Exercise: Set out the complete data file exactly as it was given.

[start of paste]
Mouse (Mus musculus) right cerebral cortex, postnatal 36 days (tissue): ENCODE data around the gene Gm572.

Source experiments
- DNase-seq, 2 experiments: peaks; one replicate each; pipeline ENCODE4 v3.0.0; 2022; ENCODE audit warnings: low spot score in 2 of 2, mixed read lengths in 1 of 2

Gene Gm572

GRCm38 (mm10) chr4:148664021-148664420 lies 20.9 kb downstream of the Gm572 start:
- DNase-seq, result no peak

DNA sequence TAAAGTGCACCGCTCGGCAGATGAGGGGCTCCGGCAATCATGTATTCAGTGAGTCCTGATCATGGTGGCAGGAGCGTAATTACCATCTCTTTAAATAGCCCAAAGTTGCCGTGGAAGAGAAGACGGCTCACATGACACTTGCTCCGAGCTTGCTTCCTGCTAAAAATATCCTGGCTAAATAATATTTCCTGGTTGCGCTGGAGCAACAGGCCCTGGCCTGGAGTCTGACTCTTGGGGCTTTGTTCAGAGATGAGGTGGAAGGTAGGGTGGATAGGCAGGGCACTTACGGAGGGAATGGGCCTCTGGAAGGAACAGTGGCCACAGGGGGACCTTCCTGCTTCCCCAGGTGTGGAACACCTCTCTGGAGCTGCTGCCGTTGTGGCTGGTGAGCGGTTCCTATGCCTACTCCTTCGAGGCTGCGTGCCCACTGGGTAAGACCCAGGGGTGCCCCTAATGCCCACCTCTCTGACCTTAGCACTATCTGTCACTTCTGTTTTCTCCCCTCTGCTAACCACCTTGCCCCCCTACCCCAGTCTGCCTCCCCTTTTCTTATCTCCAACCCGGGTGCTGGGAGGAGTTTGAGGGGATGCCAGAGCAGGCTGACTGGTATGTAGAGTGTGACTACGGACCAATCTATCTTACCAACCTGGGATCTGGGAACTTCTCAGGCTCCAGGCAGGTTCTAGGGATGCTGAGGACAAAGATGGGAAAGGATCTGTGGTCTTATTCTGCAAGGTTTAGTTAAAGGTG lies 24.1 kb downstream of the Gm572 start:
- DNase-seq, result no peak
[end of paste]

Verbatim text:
Mouse (Mus musculus) right cerebral cortex, postnatal 36 days (tissue): ENCODE data around the gene Gm572.

Source experiments
- DNase-seq, 2 experiments: peaks; one replicate each; pipeline ENCODE4 v3.0.0; 2022; ENCODE audit warnings: low spot score in 2 of 2, mixed read lengths in 1 of 2

Gene Gm572

GRCm38 (mm10) chr4:148664021-148664420 lies 20.9 kb downstream of the Gm572 start:
- DNase-seq, result no peak

DNA sequence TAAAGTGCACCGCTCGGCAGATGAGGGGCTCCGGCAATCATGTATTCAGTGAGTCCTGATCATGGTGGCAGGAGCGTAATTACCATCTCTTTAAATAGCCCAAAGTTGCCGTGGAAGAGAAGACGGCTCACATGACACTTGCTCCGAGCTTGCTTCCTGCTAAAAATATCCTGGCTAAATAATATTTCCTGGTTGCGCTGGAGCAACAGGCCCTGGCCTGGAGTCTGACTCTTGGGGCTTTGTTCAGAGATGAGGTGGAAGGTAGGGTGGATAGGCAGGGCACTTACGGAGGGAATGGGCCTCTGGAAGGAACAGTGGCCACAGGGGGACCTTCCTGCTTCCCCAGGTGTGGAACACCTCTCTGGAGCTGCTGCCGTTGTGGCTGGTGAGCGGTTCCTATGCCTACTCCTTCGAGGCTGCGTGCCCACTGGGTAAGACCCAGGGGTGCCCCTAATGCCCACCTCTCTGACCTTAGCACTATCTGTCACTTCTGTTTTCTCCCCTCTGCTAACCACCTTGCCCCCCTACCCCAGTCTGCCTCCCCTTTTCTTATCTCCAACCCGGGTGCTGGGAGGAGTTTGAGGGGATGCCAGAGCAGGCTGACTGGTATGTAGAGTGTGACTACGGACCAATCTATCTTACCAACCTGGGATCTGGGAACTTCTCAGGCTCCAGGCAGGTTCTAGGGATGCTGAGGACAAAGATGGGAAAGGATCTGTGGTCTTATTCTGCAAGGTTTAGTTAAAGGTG lies 24.1 kb downstream of the Gm572 start:
- DNase-seq, result no peak